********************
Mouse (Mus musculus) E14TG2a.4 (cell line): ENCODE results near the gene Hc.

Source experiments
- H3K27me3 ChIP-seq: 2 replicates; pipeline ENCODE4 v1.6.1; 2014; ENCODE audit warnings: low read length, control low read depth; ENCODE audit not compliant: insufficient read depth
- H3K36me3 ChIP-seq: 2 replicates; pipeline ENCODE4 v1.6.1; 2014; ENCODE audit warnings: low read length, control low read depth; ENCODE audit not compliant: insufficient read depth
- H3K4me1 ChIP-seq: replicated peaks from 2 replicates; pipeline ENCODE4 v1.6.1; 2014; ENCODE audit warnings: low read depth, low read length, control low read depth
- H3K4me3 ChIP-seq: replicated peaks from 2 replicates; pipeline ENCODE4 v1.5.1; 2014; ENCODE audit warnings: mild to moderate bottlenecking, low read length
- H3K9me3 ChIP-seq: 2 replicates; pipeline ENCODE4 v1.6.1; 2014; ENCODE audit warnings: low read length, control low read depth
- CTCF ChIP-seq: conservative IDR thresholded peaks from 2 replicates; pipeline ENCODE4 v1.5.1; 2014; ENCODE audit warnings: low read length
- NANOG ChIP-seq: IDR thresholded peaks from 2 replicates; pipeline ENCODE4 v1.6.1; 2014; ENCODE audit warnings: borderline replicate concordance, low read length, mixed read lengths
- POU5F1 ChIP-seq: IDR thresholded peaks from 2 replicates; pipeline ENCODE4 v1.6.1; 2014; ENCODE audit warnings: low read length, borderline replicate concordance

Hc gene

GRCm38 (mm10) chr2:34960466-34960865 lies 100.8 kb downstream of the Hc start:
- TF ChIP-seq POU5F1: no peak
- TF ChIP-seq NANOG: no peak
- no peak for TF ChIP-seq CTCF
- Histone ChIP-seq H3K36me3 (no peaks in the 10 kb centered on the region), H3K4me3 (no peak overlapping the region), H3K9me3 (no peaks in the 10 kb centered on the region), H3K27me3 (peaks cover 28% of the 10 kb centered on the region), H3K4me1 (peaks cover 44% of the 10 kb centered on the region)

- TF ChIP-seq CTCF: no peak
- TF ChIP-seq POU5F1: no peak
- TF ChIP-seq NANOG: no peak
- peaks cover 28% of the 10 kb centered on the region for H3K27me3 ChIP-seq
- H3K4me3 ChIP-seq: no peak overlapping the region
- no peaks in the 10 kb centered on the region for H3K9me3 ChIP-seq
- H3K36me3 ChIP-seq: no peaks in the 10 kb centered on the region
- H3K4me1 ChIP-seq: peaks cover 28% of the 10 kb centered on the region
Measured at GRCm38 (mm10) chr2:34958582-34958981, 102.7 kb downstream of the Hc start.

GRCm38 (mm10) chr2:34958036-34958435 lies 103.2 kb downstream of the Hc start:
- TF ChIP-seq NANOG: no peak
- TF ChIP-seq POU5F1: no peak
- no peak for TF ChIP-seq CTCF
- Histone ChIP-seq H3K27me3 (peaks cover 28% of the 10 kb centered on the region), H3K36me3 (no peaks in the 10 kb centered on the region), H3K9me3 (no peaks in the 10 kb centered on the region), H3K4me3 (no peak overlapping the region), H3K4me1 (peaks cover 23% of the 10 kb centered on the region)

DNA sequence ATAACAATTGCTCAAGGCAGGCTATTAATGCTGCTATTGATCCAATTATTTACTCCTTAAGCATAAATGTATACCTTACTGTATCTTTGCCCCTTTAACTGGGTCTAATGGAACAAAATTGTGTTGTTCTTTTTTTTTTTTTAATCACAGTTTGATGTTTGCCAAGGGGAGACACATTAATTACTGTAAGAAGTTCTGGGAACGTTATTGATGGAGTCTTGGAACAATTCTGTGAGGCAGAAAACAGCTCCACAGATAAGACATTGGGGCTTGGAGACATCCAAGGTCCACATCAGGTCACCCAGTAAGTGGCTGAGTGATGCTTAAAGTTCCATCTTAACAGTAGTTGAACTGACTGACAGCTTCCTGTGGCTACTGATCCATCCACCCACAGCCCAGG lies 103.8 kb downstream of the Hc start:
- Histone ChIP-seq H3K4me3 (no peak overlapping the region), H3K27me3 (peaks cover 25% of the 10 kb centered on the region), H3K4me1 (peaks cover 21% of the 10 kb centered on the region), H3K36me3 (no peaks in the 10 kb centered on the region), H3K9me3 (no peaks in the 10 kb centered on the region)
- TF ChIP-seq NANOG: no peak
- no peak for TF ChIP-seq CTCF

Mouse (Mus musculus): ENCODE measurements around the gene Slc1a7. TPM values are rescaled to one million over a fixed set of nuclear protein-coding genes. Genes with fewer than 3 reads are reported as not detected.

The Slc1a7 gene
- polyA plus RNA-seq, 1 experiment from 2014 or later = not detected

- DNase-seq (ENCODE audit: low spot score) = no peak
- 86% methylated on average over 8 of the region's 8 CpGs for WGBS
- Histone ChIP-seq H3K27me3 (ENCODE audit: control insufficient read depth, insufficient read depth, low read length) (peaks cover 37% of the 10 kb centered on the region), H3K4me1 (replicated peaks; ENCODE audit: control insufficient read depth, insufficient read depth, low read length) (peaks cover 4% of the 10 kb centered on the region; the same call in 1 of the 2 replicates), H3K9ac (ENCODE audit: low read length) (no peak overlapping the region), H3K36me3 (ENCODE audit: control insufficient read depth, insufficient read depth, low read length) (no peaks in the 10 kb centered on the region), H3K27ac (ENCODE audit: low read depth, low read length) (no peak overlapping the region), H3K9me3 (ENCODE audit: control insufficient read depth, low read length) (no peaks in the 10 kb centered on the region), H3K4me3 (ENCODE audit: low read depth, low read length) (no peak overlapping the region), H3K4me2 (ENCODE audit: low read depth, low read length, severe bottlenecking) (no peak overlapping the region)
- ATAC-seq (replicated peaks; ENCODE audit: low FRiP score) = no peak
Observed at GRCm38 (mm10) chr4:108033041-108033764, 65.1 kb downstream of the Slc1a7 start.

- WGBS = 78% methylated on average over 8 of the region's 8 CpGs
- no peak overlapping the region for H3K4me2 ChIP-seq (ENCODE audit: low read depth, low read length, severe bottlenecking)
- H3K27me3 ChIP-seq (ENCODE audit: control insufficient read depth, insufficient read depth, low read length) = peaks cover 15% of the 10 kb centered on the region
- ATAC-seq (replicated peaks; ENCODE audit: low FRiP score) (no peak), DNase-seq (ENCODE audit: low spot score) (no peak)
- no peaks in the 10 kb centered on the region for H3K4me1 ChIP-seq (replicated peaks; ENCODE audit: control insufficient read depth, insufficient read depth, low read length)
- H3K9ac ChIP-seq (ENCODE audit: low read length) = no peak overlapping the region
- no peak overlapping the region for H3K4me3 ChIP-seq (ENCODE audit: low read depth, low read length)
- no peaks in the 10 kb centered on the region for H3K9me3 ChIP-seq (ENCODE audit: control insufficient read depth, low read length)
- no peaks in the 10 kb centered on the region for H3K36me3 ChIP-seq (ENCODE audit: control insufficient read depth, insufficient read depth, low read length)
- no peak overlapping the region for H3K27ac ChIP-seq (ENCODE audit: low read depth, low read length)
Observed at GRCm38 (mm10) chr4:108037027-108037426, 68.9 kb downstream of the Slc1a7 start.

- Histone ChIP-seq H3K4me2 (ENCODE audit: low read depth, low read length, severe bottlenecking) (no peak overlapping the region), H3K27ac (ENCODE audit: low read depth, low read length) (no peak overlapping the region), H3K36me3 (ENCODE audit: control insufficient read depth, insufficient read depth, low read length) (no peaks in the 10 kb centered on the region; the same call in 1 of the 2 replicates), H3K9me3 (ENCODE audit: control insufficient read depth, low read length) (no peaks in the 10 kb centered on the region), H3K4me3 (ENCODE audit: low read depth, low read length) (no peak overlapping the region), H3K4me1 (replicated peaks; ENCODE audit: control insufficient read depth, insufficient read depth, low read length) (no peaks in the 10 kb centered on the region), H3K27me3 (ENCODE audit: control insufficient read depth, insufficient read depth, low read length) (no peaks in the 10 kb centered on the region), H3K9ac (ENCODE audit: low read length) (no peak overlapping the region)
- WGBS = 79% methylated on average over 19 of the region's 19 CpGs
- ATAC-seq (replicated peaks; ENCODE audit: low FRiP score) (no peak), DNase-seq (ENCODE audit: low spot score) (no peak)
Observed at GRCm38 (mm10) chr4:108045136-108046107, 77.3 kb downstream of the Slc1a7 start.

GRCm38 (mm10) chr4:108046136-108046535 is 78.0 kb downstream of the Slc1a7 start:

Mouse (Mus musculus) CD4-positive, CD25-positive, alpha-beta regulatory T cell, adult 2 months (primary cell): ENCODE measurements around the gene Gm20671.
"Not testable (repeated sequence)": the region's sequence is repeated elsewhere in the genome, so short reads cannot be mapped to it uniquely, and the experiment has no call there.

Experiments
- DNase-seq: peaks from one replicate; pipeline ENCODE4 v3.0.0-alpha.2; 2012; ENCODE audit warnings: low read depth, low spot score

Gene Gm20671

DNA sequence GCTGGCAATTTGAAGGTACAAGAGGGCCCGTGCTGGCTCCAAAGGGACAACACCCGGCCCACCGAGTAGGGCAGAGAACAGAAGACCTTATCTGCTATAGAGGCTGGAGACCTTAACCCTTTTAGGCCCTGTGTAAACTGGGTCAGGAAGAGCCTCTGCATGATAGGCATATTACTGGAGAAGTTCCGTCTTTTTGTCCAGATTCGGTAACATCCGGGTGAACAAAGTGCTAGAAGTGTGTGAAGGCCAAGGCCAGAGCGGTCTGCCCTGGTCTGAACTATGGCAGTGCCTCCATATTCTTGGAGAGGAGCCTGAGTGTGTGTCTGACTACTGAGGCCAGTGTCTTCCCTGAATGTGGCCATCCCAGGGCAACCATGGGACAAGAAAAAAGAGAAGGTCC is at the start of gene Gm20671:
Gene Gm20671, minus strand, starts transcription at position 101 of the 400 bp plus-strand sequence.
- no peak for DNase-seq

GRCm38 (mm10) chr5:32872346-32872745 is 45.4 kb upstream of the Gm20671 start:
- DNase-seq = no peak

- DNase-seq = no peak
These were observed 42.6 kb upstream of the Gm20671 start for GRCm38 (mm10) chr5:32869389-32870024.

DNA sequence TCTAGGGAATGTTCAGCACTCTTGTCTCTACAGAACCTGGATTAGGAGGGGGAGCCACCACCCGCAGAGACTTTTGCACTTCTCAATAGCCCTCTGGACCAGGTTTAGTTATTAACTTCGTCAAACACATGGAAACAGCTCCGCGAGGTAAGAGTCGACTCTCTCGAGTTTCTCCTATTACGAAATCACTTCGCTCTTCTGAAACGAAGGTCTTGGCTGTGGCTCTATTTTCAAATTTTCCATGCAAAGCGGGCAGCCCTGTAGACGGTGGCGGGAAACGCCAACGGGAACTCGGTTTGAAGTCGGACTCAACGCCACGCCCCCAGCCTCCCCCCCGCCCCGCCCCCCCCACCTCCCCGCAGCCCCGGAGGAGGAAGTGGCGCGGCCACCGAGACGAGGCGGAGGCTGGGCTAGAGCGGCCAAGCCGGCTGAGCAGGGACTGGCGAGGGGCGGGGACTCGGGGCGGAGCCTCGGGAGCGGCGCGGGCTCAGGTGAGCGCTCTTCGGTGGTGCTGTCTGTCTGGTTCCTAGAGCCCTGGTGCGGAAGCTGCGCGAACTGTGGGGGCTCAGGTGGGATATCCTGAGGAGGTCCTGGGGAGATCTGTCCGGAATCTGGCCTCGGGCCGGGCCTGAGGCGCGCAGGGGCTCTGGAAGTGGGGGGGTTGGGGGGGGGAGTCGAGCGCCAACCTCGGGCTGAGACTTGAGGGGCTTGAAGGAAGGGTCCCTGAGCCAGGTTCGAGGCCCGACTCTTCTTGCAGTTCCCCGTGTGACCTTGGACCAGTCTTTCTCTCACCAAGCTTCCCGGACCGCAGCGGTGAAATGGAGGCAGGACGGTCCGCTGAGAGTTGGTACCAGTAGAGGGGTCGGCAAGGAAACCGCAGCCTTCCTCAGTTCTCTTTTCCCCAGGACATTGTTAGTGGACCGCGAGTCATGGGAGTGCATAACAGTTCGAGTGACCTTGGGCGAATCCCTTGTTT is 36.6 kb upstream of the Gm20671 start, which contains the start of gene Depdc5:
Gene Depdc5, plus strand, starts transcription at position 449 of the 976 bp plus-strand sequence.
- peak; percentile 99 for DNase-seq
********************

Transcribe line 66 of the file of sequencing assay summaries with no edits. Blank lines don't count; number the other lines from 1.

- no peak for DNase-seq